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Responsive Resident
Responsive Resident

Help understanding powerapps license changes October 2019

Can anybody shed any light on the new PowerApps licensing plans? I'm having trouble wrapping my head around what is going on.

I specifically went out last year and purchased a number of Office 365 premium licenses as well as the F1 plan for employees in the field, so that we could use powerapps.


I am using a combination of an Azure SQL database(pay as you go license) and SharePoint (under the 365 licensing) to function as the back end for my apps.

Am I now no longer going to be able to develop and distribute Apps to my employees under these licenses? Am I now being asked by microsoft to go out and buy more licenses specific to PowerApps?


Hope this is the right place to ask the 365 messages aren't very clear.

Impactful Individual
Impactful Individual

@Anonymous  As the subject of thread states the changes took effect on October 2019.  So everything you developed prior to October 2019 will be grandfathered until 2024.

Advocate III
Advocate III

I've been working on a series of payroll timecard apps for over 9 months and just got into some user testing.  This was after Microsoft forced a redesign of data operations by changing the HTTP connector to a premium connector.  I was using HTTP connectors in flow to return SQL stored procedure results back to PowerApps at the time and had to redesign everything to utilize SQL directly.  Now this?!  I don't even know if there's a workaround here.  Logic apps, I suppose?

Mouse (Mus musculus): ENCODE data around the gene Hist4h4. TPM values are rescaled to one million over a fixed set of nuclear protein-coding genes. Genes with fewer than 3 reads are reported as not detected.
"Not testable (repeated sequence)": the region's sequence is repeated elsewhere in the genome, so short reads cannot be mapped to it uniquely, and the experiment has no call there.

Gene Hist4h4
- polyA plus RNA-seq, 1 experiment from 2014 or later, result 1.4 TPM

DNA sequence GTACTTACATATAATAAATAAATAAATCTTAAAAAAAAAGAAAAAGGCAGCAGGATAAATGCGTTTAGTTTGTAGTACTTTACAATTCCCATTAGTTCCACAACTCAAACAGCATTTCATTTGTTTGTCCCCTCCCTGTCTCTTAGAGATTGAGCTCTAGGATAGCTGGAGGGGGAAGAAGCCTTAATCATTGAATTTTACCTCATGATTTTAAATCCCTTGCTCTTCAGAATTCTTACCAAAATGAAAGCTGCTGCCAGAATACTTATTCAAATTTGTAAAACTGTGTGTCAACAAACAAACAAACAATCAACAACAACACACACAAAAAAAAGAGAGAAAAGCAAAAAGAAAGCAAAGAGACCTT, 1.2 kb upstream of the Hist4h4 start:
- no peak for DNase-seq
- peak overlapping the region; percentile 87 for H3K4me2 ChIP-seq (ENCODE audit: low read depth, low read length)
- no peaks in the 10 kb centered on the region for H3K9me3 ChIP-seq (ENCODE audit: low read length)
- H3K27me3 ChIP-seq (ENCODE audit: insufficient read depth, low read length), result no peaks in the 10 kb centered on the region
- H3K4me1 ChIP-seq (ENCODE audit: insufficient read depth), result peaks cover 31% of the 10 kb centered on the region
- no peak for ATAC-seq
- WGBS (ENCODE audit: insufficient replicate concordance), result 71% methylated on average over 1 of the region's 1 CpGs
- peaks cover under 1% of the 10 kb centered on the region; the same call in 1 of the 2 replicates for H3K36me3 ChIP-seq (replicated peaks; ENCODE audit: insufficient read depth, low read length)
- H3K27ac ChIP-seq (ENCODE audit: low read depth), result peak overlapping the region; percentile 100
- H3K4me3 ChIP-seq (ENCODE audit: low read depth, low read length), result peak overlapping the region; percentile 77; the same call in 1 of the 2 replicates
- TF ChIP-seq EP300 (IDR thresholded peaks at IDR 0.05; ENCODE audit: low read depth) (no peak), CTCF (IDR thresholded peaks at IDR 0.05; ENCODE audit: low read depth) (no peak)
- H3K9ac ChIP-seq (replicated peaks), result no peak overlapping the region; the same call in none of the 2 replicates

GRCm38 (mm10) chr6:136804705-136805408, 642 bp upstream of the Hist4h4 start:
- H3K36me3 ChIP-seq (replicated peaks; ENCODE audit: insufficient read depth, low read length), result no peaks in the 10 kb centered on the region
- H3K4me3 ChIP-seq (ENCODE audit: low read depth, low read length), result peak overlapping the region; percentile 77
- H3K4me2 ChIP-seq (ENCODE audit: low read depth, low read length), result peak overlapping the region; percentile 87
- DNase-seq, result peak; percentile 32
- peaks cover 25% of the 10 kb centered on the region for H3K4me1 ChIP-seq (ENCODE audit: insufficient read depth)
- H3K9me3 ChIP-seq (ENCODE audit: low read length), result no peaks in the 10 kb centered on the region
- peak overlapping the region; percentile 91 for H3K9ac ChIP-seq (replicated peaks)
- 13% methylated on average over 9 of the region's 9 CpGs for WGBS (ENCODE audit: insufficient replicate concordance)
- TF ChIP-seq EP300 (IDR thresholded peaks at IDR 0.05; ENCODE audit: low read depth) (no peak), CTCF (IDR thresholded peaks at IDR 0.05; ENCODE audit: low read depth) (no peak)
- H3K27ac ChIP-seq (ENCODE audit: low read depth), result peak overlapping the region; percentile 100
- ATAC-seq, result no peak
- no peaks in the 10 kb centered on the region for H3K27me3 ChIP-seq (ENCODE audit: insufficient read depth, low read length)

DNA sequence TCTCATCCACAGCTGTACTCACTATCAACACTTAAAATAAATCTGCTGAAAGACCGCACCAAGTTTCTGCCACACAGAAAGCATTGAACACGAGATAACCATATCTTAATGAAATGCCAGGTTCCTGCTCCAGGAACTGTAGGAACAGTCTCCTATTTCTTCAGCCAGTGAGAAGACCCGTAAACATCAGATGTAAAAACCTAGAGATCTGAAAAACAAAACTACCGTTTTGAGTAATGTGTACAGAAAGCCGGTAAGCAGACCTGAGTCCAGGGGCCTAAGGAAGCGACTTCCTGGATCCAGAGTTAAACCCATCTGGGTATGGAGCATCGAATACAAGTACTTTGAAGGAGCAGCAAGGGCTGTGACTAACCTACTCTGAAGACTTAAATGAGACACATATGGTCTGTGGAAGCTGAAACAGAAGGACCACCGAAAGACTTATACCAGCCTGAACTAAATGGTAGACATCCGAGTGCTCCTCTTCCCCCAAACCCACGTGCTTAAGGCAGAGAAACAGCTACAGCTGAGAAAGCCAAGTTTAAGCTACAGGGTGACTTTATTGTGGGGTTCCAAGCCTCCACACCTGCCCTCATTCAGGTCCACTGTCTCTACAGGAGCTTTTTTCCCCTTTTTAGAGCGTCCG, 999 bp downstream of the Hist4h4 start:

Microsoft, if you want to lose your customers' trust, this is how you do it.  This is utter garbage from a company that for the last few years I had total confidence in.  With this trend of deceitful licensing changes, I honestly have no idea how to plan or have any confidence in anything.  What's next on the bait and switch calendar?


"Effective November 1, 2019, printing capabilities in Microsoft Office Click-to-Run products are changing from Standard to Premium.  This will mean that in order to print from these applications, you will need E3 licensing and above."

New Member

For low use powerapps where a per use billing model would be more cost effective you may be able to do the following:


1. Build powerapp in a seperate AD tenant (call it the Dev Tenant)